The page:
It is important that candidates remember that there must be a link to the strand. This will be as follows:

2014 – The Western Classical Tradition
2015 – Popular Music of the 20th and 21st Centuries
2016 – World Music

Unit 3- Unit 3: Performing Music

40% of the total marks 60 marks

Candidates perform individually or through ICT and as part of a group.

Each candidate should perform two different pieces:

a) one for ‘Individual Performance’/’Technology-based Performance’, lasting no more than five minutes, and

b) one for ‘Group Performance’, lasting no more than five minutes.

In both Individual and Group performances, backing tracks are permitted.

Both performances must be recorded. The recordings must be in a format that can be played on an external device such as CD or mini-disc. The recordings may be made at any time during the course.

a) (i) Individual Performance

Candidates perform a piece of music in which they are assessed as an individual. The music chosen can be:

·         an unaccompanied solo (where this is the intended nature of the piece)
·         an accompanied solo
·         a performance where the candidate has a substantial solo part.
An individual performance is defined as one person playing/singing/maintaining an independent melodic/ rhythmic part.

a) (ii) Technology-based Performance

This consists of using a sequencer and/or multi-track recorder and then manipulating the inputted data to achieve a satisfactory performance in terms of the assessment criteria. There should be at least three parts and candidates must perform at least one of the parts in real or step time.

b) Group Performance The group performance must consist of two or more live players including the candidate. Where a candidate performs within a large ensemble, the candidate’s part must be clearly identifiable aurally to the teacher and the moderator. Groups may be conducted but not by the teacher assessing the performance.

Unit 4- Unit 4: Composing Music

20% of the total marks 30 marks

The task

Candidates are required to compose one piece of music which explores two or more of the five Areas of Study. This may be in any style or genre of the candidate’s choosing.

Candidates have up to 25 hours of Controlled Assessment in which to complete the composition. This must be undertaken as an individual exercise under informal supervision. There is no time limit in terms of the duration of the composition but candidates should be aware of the need to demonstrate sufficient development of musical ideas in the music and as a consequence, very short pieces may not allow for this.

The composition must be submitted as follows:

1. A recording of the final completed composition. This must be in a format that can be played on an external device such as CD or mini-disc. The recording may be made using live performers, ICT or a combination of both.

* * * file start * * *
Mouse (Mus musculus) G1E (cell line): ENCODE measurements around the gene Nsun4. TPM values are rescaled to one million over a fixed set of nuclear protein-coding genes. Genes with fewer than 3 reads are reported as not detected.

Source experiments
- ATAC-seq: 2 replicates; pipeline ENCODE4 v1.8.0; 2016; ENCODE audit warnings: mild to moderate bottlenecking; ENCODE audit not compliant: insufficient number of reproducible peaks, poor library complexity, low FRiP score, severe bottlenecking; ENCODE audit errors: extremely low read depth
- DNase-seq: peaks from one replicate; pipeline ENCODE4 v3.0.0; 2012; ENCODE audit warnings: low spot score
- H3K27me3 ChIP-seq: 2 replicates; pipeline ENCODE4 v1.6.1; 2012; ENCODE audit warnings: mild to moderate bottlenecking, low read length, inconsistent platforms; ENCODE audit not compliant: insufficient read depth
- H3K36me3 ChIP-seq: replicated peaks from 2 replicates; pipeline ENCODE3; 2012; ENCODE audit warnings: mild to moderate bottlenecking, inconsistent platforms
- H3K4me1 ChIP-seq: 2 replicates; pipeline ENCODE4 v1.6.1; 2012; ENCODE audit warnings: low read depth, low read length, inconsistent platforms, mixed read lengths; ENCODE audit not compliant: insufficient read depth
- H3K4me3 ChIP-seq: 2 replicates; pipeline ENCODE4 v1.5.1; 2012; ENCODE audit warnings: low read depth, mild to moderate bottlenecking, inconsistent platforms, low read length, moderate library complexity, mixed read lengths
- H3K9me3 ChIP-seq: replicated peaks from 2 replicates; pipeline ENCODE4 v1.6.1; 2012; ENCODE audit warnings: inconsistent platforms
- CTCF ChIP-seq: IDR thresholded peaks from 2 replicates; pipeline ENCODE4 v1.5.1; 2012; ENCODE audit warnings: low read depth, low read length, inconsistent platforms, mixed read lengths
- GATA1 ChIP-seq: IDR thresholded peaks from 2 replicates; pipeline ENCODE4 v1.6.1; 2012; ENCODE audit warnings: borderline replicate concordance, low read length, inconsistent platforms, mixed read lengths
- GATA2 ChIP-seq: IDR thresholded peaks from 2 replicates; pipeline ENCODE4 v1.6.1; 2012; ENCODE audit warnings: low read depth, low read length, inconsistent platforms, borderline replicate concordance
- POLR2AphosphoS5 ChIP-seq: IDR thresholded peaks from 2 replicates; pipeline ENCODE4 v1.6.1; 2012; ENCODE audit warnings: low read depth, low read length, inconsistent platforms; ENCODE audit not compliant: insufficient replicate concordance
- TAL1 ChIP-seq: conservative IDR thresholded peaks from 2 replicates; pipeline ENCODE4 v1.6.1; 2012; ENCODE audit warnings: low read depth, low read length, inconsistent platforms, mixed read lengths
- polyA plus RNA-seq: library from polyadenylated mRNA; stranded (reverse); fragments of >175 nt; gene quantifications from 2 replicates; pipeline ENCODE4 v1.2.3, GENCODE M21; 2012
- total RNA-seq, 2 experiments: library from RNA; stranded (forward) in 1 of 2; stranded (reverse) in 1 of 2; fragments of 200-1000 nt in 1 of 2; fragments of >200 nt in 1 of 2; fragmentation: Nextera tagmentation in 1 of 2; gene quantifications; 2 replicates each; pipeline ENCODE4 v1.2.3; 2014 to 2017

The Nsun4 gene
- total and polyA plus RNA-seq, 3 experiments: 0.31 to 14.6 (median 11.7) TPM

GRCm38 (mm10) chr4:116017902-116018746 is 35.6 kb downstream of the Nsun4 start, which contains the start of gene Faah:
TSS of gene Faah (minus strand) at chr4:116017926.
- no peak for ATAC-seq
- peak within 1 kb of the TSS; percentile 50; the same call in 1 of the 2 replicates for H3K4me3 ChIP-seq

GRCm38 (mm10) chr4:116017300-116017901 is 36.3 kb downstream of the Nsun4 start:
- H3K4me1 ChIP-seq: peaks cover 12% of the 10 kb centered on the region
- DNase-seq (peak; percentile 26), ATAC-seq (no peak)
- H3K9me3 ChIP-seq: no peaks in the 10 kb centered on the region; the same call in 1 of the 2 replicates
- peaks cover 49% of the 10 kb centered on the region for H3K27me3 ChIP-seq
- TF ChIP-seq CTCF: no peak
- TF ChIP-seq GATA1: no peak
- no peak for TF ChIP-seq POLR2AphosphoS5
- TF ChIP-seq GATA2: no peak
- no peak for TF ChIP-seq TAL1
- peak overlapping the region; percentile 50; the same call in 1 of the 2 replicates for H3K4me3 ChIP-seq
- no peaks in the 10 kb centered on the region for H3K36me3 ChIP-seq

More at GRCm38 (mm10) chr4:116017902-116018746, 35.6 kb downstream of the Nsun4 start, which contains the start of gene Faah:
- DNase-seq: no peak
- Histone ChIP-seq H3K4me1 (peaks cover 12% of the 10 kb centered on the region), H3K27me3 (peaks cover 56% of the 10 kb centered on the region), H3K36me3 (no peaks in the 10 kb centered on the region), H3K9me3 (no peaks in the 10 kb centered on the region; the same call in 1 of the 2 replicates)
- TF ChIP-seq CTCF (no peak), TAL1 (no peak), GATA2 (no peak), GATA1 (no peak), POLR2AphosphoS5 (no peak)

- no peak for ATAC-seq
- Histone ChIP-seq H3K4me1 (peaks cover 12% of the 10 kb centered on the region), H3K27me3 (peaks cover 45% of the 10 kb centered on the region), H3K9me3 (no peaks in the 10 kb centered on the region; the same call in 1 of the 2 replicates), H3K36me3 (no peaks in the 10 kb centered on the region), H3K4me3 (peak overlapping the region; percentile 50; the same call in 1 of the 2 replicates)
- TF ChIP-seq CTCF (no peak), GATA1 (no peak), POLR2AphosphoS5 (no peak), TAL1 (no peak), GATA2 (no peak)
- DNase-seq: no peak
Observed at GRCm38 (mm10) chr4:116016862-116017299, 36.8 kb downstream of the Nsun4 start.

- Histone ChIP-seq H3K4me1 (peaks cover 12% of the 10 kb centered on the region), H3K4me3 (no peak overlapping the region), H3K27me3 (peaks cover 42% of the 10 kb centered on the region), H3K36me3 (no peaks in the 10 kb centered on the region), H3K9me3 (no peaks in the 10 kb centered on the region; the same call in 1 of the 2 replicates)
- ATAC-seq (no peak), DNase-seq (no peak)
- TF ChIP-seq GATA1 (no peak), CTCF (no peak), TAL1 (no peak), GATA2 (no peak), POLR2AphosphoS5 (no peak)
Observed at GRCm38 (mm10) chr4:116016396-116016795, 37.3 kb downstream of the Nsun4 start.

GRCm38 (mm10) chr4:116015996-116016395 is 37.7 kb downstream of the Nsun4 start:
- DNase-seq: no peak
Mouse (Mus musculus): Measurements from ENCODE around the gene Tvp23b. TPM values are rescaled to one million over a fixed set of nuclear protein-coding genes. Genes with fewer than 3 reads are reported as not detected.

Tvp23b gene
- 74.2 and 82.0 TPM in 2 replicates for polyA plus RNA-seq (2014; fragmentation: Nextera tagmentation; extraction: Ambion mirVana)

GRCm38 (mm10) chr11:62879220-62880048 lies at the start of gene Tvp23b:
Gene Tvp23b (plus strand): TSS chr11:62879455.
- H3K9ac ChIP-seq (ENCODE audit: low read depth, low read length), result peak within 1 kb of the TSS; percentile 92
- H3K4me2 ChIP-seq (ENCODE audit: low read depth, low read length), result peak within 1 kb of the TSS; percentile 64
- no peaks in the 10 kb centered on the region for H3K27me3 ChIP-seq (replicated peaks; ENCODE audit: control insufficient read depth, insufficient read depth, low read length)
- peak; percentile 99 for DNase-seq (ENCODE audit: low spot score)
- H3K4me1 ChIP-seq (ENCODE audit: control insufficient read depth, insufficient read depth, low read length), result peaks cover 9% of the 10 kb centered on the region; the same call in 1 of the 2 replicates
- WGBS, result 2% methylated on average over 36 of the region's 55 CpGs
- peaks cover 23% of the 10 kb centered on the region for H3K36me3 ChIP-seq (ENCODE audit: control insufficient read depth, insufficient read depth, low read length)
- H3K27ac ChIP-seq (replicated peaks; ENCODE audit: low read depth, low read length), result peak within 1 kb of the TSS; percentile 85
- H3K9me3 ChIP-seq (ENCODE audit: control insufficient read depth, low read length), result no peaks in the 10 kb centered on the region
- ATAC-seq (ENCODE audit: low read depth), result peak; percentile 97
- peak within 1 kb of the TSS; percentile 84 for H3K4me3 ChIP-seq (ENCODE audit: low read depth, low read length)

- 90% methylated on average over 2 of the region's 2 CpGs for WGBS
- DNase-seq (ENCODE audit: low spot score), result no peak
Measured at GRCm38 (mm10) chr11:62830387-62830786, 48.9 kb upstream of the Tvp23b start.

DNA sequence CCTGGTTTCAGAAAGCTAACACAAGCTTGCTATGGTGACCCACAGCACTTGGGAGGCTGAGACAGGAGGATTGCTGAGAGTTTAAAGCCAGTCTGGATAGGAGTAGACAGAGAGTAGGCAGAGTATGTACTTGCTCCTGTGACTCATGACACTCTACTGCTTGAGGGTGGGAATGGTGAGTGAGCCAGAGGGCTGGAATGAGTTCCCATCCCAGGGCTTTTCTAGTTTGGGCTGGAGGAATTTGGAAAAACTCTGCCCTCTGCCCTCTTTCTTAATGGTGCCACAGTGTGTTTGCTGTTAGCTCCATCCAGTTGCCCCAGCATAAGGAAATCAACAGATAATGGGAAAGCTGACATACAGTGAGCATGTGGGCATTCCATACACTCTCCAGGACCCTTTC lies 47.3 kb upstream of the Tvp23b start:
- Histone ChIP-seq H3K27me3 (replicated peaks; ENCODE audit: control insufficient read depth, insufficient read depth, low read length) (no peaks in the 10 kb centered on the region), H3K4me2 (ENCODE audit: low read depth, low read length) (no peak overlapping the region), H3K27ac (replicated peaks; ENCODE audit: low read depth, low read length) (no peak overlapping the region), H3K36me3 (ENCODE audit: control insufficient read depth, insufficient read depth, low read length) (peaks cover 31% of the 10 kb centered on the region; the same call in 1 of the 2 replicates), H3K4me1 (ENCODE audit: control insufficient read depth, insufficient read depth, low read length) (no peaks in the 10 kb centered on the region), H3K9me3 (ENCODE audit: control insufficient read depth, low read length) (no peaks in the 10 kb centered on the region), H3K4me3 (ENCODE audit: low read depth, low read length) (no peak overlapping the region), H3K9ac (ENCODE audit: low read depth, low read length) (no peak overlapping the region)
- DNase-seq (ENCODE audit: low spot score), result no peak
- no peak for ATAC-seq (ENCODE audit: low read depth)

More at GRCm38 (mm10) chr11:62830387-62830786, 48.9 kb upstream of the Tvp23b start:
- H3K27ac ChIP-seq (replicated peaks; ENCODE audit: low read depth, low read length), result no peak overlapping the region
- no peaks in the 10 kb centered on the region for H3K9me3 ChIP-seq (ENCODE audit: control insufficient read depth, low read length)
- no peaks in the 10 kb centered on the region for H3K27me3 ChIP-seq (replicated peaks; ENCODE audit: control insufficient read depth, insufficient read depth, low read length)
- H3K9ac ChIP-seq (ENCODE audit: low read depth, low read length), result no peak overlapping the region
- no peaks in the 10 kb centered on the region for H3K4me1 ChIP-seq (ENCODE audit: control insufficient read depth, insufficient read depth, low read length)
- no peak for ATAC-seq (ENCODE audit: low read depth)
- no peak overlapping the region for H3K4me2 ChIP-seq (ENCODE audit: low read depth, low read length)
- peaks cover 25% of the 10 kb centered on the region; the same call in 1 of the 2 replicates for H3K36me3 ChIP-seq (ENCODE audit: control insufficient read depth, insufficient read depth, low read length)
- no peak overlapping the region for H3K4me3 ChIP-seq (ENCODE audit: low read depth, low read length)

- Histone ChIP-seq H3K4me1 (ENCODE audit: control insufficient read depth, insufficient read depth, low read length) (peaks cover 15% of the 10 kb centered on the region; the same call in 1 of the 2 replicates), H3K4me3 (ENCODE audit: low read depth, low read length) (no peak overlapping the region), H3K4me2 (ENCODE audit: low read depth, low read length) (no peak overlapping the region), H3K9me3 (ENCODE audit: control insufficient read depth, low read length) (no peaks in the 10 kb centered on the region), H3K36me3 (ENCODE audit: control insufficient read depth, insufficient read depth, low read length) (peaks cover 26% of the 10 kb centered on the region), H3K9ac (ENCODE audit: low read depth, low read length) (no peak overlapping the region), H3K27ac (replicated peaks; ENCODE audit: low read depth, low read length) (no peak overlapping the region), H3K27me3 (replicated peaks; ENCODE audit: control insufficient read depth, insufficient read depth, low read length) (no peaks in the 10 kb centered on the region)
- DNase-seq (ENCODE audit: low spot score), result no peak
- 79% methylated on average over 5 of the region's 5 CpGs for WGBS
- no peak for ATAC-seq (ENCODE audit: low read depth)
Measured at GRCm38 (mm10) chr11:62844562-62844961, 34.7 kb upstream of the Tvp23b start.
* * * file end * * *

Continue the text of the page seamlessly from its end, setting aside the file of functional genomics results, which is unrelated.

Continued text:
2. A musical score. In this case, a score is understood to be any written format that is appropriate to the particular genre of music presented. This could include:

·         staff notation
·         graphic notation
·         tab
·         a written account detailing the structure and content of the music
·         a combination of some or all of these.

Why choose Music as an Option?

The course offers an excellent programme of Musical study which enables students to:

·         follow a practical approach with greater weighting given to performance
·         have more choice in performing, including the use of music technology, which allows students to demonstrate their ability while engaging in the music which they most enjoy
·         have an accessible approach to the formal listening skills, using a wide variety of music.
·         grow as musicians
·         listen to and appraise different musical styles and genres
·         how to create and perform music as individuals and in groups.

Important requirements

You must be prepared to work hard to improve your instrumental skills and demonstrate a commitment to the Music department.  We have many performances throughout the year and you should want to be involved with these.



There is a wide and varied programme of extra-curricular music at Prenton with something to satisfy every Musicians needs.  Groups currently scheduled are:  Junior Choir, Senior Choir, Samba Band, Ukulele Orchestra, Wind Band as well as a full scale school musical every year and a talent show. Musicians are also invited to take part in assemblies at Prenton showcasing their talents. A real strength of the dept is the inclusive approach adopted whereby all students are encouraged to participate and excel.